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Up Front | Jul 2015

Competition, Orders, and Self-Pay

Recently, a nonministerial government department in the United Kingdom, the Competition & Markets Authority (CMA), published an order following a long investigation into private medical practice in the United Kingdom.1 The purpose of the order was to promote transparency of pricing, the abandonment of incentives by hospital groups to doctors to refer patients, and the availability of physician performance data on the UK's Private Healthcare Information Network (PHIN).2

At first glance, this can only be good for patients, as the motivation behind the order is to avoid anti-competitive behavior. For many private providers, doctors, and hospitals, however, the provisions could arguably in themselves be anti-competitive as well as too onerous. Between these and dramatic reductions in reimbursement by third-party insurance companies, it is conceivable that many doctors will abandon private practice.

For non-UK readers, the UK model of private care provision is quite different from provisions in other countries: The National Health Service (NHS) provides the bulk of care, with the private sector providing only 16.7% of care in 2013.3 Currently, most UK ophthalmologists work for the NHS the majority of the time and spend a smaller portion of time in private practice, where income is supplemented and value for time spent is considerably higher. This system has worked well, until recently when insurance companies reduced reimbursement and stopped providing insurance participation to new doctors unless they agreed on a price schedule, with no option for balance billing of patients (ie, top-up)—a practice that is arguably anti-competitive.

Many specialties are highly dependent on third-party reimbursement, and, for them, private practice is becoming increasingly difficult. We cataract and refractive surgeons should consider ourselves fortunate, as we are less dependent on third-party payers. Services for which patients pay out of pocket—self-pay services—provide a phenomenal level of independence to practitioners, and it is no wonder that similar specialties, such as plastic surgery, dermatology, and bariatric surgery, are looking to our model for guidance. As a result, the discretionary spending market sector is likely to grow phenomenally.

Many in other specialties in which self-pay systems will not work may make the decision to stop practicing privately, especially in areas of the country where private practice is underutilized. However, there is an opportunity for those willing to take a risk to leave the public sector and embrace private practice full-time. This might sound odd, but remember that almost 17% of all care in the United Kingdom is in the private sector.

To succeed in this competitive environment, physicians must deliver to their patients exceptional care with good outcomes and exceptional customer service, which includes being more available—a difficult feat when working simultaneously in the NHS. There is also the issue of cost of entry, which, for ophthalmology, is high. Sustainable independence can be achieved only by collaboration and alliances among doctors who can share capital and revenue costs as well as by making maximal use of assets in order to maximize profitability.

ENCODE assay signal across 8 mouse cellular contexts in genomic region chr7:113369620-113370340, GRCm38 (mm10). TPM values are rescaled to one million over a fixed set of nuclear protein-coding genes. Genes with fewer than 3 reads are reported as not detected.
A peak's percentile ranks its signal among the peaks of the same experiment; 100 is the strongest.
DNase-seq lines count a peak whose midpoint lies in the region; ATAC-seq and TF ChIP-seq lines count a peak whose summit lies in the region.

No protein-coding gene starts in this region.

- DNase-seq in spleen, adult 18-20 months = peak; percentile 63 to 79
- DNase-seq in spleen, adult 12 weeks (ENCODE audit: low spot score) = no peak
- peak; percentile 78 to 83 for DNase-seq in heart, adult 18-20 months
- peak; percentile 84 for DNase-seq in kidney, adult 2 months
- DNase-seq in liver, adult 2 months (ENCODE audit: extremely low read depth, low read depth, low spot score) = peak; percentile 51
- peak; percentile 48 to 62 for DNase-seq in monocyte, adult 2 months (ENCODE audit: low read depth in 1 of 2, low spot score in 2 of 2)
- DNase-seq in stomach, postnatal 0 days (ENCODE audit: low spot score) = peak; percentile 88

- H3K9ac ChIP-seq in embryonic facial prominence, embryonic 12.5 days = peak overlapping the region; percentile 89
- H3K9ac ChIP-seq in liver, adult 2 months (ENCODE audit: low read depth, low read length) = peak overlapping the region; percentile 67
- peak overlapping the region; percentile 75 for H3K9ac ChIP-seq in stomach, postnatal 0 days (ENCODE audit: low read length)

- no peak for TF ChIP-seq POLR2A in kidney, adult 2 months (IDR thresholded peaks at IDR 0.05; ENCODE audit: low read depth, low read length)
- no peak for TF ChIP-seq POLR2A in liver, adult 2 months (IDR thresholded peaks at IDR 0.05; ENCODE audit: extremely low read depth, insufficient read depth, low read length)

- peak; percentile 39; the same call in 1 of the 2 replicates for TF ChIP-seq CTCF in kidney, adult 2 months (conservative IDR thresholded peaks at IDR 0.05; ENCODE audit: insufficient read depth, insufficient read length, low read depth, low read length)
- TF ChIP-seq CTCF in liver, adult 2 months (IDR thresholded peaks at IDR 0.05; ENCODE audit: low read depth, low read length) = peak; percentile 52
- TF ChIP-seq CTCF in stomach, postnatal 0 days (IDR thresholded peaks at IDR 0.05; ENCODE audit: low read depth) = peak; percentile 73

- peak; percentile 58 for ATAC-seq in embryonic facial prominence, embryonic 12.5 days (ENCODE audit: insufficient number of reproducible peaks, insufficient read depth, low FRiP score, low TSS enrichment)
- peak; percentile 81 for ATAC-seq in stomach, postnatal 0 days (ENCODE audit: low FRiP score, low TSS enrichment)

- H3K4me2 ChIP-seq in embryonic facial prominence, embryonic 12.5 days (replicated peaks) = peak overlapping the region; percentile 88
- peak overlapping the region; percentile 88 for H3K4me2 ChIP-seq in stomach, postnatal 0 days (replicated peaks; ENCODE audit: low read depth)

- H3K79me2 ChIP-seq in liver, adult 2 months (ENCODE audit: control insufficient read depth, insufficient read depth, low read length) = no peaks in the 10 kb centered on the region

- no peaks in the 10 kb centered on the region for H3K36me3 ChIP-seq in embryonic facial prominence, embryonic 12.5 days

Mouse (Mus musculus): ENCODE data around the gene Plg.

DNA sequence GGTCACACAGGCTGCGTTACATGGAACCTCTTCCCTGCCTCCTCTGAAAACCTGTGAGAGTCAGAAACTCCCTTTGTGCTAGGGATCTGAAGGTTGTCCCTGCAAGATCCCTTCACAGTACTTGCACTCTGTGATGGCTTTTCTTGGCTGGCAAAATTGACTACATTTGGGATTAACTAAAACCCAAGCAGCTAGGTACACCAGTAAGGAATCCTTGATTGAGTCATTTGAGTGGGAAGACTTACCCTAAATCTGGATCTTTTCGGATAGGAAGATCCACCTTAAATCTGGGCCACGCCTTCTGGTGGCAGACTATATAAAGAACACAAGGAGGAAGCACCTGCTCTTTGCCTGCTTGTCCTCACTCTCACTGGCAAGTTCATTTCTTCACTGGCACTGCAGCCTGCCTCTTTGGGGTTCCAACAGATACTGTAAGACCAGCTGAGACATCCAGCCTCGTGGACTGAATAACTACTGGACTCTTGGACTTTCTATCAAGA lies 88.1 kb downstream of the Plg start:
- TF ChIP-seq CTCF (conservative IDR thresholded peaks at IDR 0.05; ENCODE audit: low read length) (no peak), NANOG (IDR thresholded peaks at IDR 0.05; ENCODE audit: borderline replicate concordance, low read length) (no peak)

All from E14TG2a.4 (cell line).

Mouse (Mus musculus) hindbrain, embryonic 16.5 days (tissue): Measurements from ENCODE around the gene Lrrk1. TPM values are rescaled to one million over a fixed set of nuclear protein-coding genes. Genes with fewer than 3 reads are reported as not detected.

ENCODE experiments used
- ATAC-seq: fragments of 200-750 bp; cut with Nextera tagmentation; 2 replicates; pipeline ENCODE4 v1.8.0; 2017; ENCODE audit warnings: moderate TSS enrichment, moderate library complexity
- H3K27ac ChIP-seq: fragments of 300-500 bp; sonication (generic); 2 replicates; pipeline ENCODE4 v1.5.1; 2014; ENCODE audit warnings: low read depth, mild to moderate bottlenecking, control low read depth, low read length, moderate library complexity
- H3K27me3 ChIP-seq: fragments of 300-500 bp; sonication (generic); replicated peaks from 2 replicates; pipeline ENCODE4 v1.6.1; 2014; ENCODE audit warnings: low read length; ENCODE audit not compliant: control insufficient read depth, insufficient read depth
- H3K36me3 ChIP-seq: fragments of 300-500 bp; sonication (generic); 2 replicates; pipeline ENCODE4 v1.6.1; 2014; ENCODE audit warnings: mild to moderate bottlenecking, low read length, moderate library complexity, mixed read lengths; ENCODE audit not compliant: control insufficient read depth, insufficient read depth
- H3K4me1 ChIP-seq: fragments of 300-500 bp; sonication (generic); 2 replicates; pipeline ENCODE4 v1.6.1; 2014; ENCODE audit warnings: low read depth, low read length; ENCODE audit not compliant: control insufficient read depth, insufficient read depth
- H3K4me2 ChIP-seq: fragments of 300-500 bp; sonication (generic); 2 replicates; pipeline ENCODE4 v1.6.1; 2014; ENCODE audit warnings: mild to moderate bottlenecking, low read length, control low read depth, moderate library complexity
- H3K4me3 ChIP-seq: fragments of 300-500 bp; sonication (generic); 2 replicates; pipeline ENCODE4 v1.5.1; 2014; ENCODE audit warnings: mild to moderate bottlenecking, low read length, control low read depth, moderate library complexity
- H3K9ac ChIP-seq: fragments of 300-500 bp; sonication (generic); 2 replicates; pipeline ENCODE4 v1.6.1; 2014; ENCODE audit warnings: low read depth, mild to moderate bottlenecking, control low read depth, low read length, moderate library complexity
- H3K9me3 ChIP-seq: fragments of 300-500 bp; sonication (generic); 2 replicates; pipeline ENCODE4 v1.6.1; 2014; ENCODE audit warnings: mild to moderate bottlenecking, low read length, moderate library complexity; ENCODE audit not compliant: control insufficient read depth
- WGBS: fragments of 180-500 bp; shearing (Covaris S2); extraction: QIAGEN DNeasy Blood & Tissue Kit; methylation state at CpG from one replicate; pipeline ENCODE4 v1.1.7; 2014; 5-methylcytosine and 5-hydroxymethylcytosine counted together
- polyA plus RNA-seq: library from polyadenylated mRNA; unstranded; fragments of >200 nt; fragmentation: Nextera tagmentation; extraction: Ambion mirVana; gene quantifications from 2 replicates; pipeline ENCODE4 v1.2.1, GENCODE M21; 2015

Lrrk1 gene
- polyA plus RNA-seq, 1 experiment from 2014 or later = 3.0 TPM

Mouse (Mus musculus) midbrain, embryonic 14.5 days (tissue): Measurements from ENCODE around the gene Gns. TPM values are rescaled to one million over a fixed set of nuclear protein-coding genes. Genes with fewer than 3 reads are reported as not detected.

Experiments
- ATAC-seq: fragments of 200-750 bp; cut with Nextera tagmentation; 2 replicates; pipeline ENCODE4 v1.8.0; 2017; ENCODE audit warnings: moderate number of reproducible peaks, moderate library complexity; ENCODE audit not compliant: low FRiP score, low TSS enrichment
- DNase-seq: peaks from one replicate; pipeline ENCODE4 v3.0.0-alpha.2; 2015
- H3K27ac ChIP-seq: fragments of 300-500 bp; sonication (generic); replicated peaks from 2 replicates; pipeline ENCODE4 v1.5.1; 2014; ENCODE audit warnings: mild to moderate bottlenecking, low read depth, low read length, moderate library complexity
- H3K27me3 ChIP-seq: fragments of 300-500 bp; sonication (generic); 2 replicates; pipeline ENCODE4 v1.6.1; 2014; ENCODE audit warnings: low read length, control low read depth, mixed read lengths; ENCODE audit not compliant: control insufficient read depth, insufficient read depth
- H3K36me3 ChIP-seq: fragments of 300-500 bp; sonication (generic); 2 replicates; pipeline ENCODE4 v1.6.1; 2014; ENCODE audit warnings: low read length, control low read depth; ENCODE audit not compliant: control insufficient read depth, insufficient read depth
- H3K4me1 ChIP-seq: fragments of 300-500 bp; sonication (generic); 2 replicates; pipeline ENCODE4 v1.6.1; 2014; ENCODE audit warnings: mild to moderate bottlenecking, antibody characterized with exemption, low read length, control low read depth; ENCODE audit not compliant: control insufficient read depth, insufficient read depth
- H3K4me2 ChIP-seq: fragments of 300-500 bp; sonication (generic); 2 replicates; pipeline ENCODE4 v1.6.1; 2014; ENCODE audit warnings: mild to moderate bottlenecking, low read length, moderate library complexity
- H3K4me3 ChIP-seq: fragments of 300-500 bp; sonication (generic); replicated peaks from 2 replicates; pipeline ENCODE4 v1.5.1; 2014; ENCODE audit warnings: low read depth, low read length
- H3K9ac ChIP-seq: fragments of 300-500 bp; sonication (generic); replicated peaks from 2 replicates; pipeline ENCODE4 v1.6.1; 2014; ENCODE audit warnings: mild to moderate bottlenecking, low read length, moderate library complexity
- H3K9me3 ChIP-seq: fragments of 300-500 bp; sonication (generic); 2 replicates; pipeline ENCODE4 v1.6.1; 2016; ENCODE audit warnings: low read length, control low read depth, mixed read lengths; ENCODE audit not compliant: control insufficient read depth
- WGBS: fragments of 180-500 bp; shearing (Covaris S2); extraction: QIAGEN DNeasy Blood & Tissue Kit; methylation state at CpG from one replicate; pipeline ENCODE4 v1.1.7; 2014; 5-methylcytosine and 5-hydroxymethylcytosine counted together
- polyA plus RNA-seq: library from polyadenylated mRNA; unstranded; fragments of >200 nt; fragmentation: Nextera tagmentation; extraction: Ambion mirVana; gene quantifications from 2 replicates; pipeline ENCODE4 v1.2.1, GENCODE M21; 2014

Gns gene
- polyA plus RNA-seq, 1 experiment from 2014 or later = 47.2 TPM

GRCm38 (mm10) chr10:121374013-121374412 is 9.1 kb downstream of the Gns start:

It is refreshing to see this phenomenon beginning in the United Kingdom, although it is not without problems, which, in my observation, stem from inadvertent institutionalization from growing up in the NHS. Most doctors naturally want to remain autonomous, but this desire must be balanced with the practicality of being able to provide world-class care with 21st-century technology and facilities and increased profitability from collaboration.

Success will most likely result from win-win arrangements and acceptance that some aspects of control and leadership must be relinquished. Meanwhile, if doctors do not take control, there is the danger that large corporate groups will begin to surface, offering to employ doctors in collaborative arrangements. These groups will be heavily restricted by the CMA order—I know most colleagues would much prefer to work with some level of personal control.

Although I have discussed the state of play in the United Kingdom, there are surely parallels in other European countries. We would love to learn from you, the readership, what the models of care are in your countries and how private practice has evolved. A letter to the editor, addressed to lstraub@bmctoday.com, would help to shed light on this topic.

For those who have a sense of doom and gloom, consider that, based on the demographics of an aging population, increasing disposable wealth, and shortage of health care resources, the future does look bright for ophthalmology and, in particular, for cataract and refractive surgery. Choose to look at the health care obstacles as hurdles to cross, and consider changes to ensure that your livelihood remains buoyant. n

Sheraz M. Daya, MD, FACP, FACS, FRCS(Ed), FRCOphth

Chief Medical Editor

1. Private Healthcare Market Investigation Order 2014. Competition & Markets Authority. https://assets.digital.cabinet-office.gov.uk/media/542c1543e5274a1314000c56/Non-Divestment_Order_amended.pdf. Accessed July 6, 2015.

2. The Private Healthcare Information Network (PHIN) is approved as the Competition and Markets Authority's Information Organisation [press release]. The Private Healthcare Information Network. http://www.phin.org.uk/News/PHINApprovedAsTheCMAIO20141201.pdf. Accessed July 6, 2015.

3. Expenditure on Healthcare in the UK, 2013. Office for National Statistics. http://www.ons.gov.uk/ons/dcp171766_399822.pdf. Accessed July 6, 2015.